It’s About To Get Hot Up In Here

6 June 2014 in Camping, Hiking, Memories, Trails/Hiking, Traveling

I let Lindsay sleep in a little this morning so we got a less than early start. We had no definitive plans for the day and so there was really no need to rush. We slowly packed things up and said goodbye to our temporary home. We had noticed on the map a place called Obsidian Dome and Lindsay is slightly obsessed with volcanic rock so we took a turn off the highway and down a dirt road. A few miles in we found the dome.

Obsidian DomeIt was substantially massive with a deep pile loose obsidian at its base and hulking masses of it touring higher up. We took to the piles like children hunting for Easter eggs. Each specimen was unique and worthy of at least a brief study. We lost ourselves while aimlessly wandering the side of the dome. The large pieces higher up showed signs of their metamorphic natural, the movement of the once liquid flow of rock now frozen in time in waves of black glass. If I could have hauled—without guilt or fine—one of these beautiful pieces back to the truck I certainly would have. But we settled for a few small fragments that we had carefully culled from a larger collection.

From this wondrous place we headed back down into the arid desert—that was already slowly collecting heat from an unhindered sun—towards a mythic cluster of hot springs . Driving down desolate, lifeless roads rekindled thoughts of the previous year we spent in Arizona. Lindsay’s of a different opinion, but I find the desert to be a very inhospitable place. It’s beautiful, but there’s a danger to the beauty. For me it’s a place to visit, but not a place to live. After turning off of the main highway on one of the few roads that cut east further into the desert we passed a creepy, old, green church, then a public pool strategically placed in the middle of nowhere and then there was nothing. Sand and sage brush. A few cattle grate crossings and miles later we turned down an unmarked, gravel road which we followed for a little over a mile.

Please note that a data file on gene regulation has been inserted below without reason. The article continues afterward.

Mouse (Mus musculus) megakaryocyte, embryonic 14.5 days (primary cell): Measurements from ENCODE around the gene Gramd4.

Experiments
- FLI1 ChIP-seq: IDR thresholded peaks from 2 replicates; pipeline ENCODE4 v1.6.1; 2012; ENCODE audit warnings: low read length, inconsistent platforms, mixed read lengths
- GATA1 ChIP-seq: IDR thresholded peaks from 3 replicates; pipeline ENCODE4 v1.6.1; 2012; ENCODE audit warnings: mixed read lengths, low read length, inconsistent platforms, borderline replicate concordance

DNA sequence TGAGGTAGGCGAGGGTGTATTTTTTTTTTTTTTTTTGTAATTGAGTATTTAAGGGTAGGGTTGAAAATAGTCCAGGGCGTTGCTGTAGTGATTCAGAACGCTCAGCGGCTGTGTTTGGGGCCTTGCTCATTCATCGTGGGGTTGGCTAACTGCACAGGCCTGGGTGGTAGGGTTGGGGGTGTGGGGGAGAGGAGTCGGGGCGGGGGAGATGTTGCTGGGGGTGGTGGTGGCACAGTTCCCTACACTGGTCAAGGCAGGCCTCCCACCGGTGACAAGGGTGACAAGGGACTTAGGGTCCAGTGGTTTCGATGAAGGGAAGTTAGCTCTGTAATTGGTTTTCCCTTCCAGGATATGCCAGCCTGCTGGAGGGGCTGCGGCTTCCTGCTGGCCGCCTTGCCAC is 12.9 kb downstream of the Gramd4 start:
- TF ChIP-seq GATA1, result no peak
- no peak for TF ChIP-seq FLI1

Hot SpringsNo signs, nothing to identify this area as a destination and not a lonely place to die of thirst and then suddenly out of the nondescript, mostly flat land popped a small parking lot. Well not a lot, but really just a circle of gravel where traffic had gradually won the battle against the landscapes hearty plant life. But there were other cars and a small boardwalk – things that acknowledged we were at least in a place where there was something to see. People were coming and going, families coming in for the day with children and hippies stumbling out. The later’s evening must have been pretty eventful considering there were all sorts of articles of clothing strewn about and abandoned. They appeared as though they hadn’t slept and this was likely the case.

We joined the small clusters of kids and moms and dads, wandering down the rickety, old boardwalk towards a hidden oasis. When we arrived the families quickly occupied the larger pool—which was cooler in temperature—and we attempted to submerge our feet in the nearby—and much hotter—small pool. It was simply too hot. I couldn’t stand it at a depth any deeper than my ankle and so we joined the crowd in the more tolerable pool. Thankfully the family didn’t dawdle and was quickly on their way to their next destination.

Hot SpringsWe were left to share the pool with a middle-aged couple who kept to themselves for the most part. Unfortunately the horseflies in the area were not as courteous and constantly invaded our space, even biting us a few times and drawing blood. It was too hot to spend more than ten minutes fully submerged in the spring—I timed myself—and the flies were too numerous and aggressive to spend a few moments outside of the pool, and so we after a few sweaty soaks we exited and continued on our day.

Another hot spot was just off of our route back and so we stopped off at Hot Creek. Here a seemingly normal creek intersects with a couple of natural hot springs. The pools here are heated well beyond the temperature limits of our bodies and so you aren’t allowed near them. This didn’t stop people from getting as close as they could, which required them to step over the fence and ignore the half dozen large signs which state such actions are not allowed. We enjoyed them properly from a distance. The two pools were ashen white around the rim and a vibrant, light blue in their centers. The waters bubbled and boiling, and apparently at times—not this time—they will shoot geysers up into the air. The creek itself ran along side these pools and was heated by their run off to the point of steaming.

It was now past noon and the sun down in the flat, shadeless desert was beginning to roast our skin so we made one last stop at Silver Lake to have lunch and cool down. As you’ll remember from yesterday Silver Lake is a neighbor of June and Grant Lakes. The steep, jagged mountains that wall this lake in are a stunning backdrop to the lake itself. Their were several others out enjoying the waters, but not too many. We found a nice little spot and ate our leftovers from the Thai restaurant, then I went for a swim and we skipped some stones before leaving. It was a relaxing end to another wonderful weekend.

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